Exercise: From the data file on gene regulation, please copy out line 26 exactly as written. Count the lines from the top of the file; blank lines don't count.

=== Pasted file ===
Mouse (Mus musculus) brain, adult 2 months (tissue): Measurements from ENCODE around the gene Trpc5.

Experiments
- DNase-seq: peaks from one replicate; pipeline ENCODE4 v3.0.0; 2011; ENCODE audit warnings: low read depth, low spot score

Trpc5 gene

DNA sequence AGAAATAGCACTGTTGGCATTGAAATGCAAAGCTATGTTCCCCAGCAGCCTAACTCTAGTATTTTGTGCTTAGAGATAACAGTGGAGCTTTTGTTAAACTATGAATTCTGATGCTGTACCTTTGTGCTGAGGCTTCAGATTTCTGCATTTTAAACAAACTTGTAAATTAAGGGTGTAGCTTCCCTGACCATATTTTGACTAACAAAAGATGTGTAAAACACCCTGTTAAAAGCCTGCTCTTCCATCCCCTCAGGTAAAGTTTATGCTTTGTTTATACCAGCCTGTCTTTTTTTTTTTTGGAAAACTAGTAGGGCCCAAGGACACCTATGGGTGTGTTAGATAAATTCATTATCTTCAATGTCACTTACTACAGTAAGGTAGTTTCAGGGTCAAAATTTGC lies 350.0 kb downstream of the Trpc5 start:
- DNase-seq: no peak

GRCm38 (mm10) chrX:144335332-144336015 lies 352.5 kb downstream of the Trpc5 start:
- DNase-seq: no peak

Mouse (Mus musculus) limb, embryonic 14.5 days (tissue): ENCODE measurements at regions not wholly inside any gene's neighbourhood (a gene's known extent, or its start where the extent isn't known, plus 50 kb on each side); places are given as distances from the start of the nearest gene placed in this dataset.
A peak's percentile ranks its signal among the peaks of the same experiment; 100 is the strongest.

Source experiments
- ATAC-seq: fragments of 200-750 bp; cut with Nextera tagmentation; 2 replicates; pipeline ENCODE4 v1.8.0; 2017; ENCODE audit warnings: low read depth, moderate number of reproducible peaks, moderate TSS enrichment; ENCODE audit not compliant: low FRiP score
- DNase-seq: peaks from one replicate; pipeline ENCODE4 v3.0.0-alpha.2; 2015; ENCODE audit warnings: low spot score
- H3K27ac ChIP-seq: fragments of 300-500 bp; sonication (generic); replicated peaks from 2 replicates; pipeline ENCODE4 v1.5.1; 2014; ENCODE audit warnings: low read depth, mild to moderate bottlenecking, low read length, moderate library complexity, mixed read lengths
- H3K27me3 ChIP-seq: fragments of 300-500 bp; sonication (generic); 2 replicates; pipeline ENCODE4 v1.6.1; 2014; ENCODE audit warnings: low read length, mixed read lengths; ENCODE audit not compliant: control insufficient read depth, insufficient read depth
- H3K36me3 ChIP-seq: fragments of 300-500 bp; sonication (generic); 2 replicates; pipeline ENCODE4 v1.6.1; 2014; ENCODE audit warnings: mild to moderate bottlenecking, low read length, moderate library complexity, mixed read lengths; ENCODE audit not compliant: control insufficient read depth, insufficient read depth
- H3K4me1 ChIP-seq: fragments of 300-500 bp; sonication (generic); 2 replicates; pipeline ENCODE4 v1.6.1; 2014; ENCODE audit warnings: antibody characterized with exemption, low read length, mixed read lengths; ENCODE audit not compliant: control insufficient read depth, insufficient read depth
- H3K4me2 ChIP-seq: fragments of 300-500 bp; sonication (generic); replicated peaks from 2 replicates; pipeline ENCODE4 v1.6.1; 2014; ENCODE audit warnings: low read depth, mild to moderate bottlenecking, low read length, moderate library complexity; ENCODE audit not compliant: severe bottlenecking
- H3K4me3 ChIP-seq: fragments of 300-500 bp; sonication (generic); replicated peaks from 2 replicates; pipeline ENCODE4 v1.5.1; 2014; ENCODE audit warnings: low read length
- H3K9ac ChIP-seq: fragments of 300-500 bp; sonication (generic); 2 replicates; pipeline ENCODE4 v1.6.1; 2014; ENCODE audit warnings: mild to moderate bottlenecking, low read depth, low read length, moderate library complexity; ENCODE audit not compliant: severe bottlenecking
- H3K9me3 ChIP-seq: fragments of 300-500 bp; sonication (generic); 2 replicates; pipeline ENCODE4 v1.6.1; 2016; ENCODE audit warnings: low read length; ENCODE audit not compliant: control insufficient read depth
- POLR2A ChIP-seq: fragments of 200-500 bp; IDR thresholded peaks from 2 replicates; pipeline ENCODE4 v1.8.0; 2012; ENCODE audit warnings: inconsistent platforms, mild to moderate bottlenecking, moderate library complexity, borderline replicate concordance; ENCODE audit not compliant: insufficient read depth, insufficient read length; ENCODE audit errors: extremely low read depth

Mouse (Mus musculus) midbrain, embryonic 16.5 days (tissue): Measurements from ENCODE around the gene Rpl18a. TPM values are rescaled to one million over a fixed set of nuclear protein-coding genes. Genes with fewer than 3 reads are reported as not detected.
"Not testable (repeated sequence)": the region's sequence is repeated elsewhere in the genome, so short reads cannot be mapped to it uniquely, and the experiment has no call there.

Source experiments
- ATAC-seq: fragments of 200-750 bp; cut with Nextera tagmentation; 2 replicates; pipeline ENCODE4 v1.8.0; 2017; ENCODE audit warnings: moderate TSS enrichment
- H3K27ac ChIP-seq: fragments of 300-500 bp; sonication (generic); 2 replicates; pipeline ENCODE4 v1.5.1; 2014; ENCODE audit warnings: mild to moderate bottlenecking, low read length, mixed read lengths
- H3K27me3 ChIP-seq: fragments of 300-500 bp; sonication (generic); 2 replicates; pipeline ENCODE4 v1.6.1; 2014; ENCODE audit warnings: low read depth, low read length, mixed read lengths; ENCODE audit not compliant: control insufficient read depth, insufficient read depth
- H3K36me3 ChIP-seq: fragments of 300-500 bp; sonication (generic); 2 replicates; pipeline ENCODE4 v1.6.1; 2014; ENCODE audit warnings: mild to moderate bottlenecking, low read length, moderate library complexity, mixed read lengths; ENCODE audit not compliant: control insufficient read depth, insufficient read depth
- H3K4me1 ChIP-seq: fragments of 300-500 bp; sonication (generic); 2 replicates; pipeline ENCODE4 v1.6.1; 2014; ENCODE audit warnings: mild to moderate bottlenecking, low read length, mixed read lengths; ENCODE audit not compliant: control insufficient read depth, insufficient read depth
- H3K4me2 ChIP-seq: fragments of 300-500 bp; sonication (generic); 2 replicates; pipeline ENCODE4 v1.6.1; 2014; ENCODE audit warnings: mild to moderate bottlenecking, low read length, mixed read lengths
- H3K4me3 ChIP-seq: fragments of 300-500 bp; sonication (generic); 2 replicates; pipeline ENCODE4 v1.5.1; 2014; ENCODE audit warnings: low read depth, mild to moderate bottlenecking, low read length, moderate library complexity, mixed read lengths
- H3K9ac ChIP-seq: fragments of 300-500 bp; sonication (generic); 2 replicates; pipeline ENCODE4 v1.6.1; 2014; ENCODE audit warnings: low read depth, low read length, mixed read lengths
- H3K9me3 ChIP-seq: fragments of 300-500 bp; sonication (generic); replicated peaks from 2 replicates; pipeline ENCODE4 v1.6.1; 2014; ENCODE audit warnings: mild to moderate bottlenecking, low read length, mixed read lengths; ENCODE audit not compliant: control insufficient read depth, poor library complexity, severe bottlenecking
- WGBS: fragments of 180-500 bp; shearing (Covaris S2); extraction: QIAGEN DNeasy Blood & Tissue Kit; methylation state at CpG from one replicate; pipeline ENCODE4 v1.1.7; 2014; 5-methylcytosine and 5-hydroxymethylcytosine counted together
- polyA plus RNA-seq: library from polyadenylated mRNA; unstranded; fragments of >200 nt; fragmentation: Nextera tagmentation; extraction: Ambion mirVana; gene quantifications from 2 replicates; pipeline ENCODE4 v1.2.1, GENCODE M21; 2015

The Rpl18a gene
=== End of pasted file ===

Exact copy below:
- ATAC-seq: fragments of 200-750 bp; cut with Nextera tagmentation; 2 replicates; pipeline ENCODE4 v1.8.0; 2017; ENCODE audit warnings: moderate TSS enrichment